World powers have presented Iran with an accord that would restrict its nuclear program for roughly ten years and cap its ability to produce fissile material for a weapon during that time to a minimum nine-month additional period, from the current three months.
“Iran’s not being asked to dismantle the nuclear infrastructure,” an Israeli official said, according to the Jerusalem Post, having seen the proposal before the weekend. “Right now what they’re talking about is something very different. They’re talking about Ayatollah Khamenei allowing the P5+1 to save face.”
The Post reports that officials in the Netanyahu government are satisfied that their ideas and concerns have been given a fair hearing by their American counterparts. They praise the US for granting Israel unprecedented visibility into the process. But while those discussions may have affected the talks at the margins, large gaps – on whether to grant Iran the right to enrich uranium, or allow it to keep much of its infrastructure – have remained largely unaddressed.
From the moment this deal is clinched, Israel fears it will guarantee Iran as a military nuclear power. There will be no off ramp, because Iran’s reentry into the international community will be fixed, a fait accompli, by the very powers trying to contain it, the Post reports.
“The statement that says we’ve prevented them from having a nuclear weapon is not a true statement,” the Israeli official continued. “What you’ve said is, you’re going to put restrictions on Iran for a given number of years, after which there will be no restrictions and no sanctions. That’s the deal that’s on the table.”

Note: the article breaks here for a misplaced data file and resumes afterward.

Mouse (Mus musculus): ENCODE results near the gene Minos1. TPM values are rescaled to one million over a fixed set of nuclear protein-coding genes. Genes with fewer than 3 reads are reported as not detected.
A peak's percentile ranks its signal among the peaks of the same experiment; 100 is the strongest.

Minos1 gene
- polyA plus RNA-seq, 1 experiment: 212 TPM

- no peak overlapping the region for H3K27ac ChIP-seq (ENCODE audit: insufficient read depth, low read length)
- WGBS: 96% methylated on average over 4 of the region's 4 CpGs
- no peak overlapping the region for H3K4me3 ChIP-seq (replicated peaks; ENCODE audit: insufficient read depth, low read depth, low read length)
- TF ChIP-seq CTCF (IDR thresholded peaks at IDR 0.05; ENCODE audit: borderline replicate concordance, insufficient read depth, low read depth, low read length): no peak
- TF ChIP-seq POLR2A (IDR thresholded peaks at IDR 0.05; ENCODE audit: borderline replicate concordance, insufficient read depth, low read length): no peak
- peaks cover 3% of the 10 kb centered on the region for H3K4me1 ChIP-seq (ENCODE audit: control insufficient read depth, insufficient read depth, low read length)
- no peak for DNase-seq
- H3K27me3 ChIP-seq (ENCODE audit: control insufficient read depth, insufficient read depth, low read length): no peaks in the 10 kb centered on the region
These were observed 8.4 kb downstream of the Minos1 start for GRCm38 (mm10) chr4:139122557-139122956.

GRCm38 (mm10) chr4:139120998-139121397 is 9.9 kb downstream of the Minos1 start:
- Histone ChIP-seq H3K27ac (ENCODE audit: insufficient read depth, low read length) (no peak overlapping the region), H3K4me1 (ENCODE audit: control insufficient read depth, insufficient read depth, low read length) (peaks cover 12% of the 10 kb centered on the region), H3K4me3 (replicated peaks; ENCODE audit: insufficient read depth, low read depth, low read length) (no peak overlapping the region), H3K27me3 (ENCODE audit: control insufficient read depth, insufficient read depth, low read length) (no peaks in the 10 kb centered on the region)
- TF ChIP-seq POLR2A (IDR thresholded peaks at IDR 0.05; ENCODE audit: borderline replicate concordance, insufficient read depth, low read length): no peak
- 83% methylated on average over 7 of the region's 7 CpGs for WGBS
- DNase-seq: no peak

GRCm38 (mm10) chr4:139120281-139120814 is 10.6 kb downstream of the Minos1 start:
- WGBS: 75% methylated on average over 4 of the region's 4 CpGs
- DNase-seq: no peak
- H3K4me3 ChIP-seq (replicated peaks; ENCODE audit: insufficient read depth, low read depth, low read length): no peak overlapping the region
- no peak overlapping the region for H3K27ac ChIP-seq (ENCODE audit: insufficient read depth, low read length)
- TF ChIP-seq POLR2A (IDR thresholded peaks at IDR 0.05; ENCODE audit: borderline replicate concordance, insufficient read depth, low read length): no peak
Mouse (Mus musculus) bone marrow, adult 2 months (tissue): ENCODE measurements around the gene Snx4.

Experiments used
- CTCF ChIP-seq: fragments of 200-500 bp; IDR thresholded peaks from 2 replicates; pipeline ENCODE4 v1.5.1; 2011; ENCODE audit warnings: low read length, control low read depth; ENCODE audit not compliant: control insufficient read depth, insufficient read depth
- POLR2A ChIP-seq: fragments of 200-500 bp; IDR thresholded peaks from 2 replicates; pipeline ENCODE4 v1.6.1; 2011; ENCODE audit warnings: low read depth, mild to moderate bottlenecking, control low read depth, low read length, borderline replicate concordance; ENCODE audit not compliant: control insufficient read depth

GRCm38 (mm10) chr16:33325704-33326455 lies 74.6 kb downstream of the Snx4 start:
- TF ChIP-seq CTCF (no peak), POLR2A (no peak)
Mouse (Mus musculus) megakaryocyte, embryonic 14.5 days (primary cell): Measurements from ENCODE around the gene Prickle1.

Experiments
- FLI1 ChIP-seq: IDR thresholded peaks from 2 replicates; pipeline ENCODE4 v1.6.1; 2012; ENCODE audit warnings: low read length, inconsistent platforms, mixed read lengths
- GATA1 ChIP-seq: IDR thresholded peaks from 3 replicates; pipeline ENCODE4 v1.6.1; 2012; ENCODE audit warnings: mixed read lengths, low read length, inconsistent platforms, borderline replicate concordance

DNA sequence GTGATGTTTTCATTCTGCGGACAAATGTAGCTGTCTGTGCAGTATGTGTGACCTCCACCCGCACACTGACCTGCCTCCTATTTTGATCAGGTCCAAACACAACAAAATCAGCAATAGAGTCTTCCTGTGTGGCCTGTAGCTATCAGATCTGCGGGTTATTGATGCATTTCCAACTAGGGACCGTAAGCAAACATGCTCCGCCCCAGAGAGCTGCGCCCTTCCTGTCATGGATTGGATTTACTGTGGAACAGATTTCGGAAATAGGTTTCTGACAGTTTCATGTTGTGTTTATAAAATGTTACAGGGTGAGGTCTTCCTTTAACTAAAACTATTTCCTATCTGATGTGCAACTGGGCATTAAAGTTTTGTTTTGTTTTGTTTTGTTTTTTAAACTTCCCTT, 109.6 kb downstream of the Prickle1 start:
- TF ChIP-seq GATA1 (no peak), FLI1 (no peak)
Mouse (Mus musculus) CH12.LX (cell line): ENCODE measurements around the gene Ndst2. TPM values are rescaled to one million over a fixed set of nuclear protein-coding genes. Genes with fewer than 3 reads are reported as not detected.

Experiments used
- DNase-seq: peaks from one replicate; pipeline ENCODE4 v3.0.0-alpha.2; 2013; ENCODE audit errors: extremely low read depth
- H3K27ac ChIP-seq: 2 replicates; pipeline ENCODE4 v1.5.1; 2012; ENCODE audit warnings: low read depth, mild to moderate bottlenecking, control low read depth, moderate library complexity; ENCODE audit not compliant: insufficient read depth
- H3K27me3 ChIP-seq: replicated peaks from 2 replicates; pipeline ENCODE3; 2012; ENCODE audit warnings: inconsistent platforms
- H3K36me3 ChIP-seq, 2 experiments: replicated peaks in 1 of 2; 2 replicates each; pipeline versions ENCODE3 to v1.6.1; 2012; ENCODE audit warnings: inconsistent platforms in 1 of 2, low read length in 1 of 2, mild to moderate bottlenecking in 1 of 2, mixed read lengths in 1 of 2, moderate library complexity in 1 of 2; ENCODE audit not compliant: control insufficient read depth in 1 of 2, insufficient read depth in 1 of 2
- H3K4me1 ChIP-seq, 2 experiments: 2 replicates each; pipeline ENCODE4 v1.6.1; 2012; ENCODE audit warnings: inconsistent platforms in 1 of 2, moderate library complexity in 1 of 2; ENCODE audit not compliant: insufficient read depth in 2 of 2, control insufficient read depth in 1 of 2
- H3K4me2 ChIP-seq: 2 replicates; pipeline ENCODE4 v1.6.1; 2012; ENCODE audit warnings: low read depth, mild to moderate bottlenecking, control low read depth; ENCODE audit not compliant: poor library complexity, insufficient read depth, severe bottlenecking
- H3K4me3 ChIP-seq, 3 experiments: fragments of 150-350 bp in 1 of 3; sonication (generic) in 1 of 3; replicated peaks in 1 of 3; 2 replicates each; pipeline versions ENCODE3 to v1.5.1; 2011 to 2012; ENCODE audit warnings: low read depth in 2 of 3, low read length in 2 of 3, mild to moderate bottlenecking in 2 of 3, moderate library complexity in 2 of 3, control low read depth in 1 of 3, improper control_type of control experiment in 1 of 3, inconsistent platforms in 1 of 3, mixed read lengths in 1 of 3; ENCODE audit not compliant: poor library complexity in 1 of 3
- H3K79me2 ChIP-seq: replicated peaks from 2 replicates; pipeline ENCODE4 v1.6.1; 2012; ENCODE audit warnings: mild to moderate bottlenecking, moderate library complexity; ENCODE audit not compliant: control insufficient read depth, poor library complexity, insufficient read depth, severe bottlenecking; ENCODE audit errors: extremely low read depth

Without an exit ramp, Israel insists its hands will not be tied by an agreement reached this week, this month or next, should it contain a clause that ultimately normalizes Iran’s home-grown enrichment program.
On the surface, its leadership dismisses fears that Israel will be punished or delegitimized if it disrupts an historic, international deal on the nuclear program with unilateral military action against its infrastructure.
By framing the deal as fundamentally flawed, regardless of its enforcement, Israel is telling the world that it will not wait to see whether inspectors do their jobs as ordered.
Whether Israel still has the ability to strike Iran, without American assistance, is an open question. Quoted last month in the Atlantic magazine, US officials suggested that window for Netanyahu closed over two years ago.
But responding to claims by that same official, quoted by Jeffrey Goldberg, over Netanyahu’s courage and will, the Israeli official responded sternly: “The prime minister is a very serious man who knows the serious responsibility that rests on his shoulders. He wouldn’t say the statements that he made if he didn’t mean them.”
“People have underestimated Israel many, many times in the past,” he continued, “and they underestimate it now.”